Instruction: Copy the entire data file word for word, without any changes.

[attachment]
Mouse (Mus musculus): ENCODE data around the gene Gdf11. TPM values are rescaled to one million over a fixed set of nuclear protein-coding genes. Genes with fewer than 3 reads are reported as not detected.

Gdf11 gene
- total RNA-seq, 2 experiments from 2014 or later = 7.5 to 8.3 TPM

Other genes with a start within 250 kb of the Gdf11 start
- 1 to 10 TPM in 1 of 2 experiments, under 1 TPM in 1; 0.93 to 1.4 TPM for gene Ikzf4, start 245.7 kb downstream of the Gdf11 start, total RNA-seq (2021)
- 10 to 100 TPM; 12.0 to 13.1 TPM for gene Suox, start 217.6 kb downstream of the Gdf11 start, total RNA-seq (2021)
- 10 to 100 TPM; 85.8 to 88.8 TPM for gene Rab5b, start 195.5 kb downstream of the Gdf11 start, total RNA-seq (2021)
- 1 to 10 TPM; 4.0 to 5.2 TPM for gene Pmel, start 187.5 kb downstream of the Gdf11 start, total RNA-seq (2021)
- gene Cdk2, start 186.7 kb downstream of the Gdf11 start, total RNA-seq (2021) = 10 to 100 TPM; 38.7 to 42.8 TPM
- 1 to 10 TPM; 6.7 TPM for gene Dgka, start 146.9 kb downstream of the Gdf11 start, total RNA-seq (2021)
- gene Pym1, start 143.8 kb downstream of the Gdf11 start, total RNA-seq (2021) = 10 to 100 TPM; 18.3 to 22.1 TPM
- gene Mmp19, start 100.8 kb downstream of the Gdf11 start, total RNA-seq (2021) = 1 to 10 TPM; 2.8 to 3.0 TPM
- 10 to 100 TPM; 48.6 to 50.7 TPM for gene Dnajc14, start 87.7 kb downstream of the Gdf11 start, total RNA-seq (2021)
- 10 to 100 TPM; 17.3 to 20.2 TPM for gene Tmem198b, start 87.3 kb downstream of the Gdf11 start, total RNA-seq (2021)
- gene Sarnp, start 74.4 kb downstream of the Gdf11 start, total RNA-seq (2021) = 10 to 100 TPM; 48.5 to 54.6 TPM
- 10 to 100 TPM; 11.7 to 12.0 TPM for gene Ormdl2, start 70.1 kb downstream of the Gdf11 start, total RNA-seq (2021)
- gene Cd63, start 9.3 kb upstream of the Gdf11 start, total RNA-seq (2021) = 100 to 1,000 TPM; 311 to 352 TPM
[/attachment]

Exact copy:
Mouse (Mus musculus): ENCODE data around the gene Gdf11. TPM values are rescaled to one million over a fixed set of nuclear protein-coding genes. Genes with fewer than 3 reads are reported as not detected.

Gdf11 gene
- total RNA-seq, 2 experiments from 2014 or later = 7.5 to 8.3 TPM

Other genes with a start within 250 kb of the Gdf11 start
- 1 to 10 TPM in 1 of 2 experiments, under 1 TPM in 1; 0.93 to 1.4 TPM for gene Ikzf4, start 245.7 kb downstream of the Gdf11 start, total RNA-seq (2021)
- 10 to 100 TPM; 12.0 to 13.1 TPM for gene Suox, start 217.6 kb downstream of the Gdf11 start, total RNA-seq (2021)
- 10 to 100 TPM; 85.8 to 88.8 TPM for gene Rab5b, start 195.5 kb downstream of the Gdf11 start, total RNA-seq (2021)
- 1 to 10 TPM; 4.0 to 5.2 TPM for gene Pmel, start 187.5 kb downstream of the Gdf11 start, total RNA-seq (2021)
- gene Cdk2, start 186.7 kb downstream of the Gdf11 start, total RNA-seq (2021) = 10 to 100 TPM; 38.7 to 42.8 TPM
- 1 to 10 TPM; 6.7 TPM for gene Dgka, start 146.9 kb downstream of the Gdf11 start, total RNA-seq (2021)
- gene Pym1, start 143.8 kb downstream of the Gdf11 start, total RNA-seq (2021) = 10 to 100 TPM; 18.3 to 22.1 TPM
- gene Mmp19, start 100.8 kb downstream of the Gdf11 start, total RNA-seq (2021) = 1 to 10 TPM; 2.8 to 3.0 TPM
- 10 to 100 TPM; 48.6 to 50.7 TPM for gene Dnajc14, start 87.7 kb downstream of the Gdf11 start, total RNA-seq (2021)
- 10 to 100 TPM; 17.3 to 20.2 TPM for gene Tmem198b, start 87.3 kb downstream of the Gdf11 start, total RNA-seq (2021)
- gene Sarnp, start 74.4 kb downstream of the Gdf11 start, total RNA-seq (2021) = 10 to 100 TPM; 48.5 to 54.6 TPM
- 10 to 100 TPM; 11.7 to 12.0 TPM for gene Ormdl2, start 70.1 kb downstream of the Gdf11 start, total RNA-seq (2021)
- gene Cd63, start 9.3 kb upstream of the Gdf11 start, total RNA-seq (2021) = 100 to 1,000 TPM; 311 to 352 TPM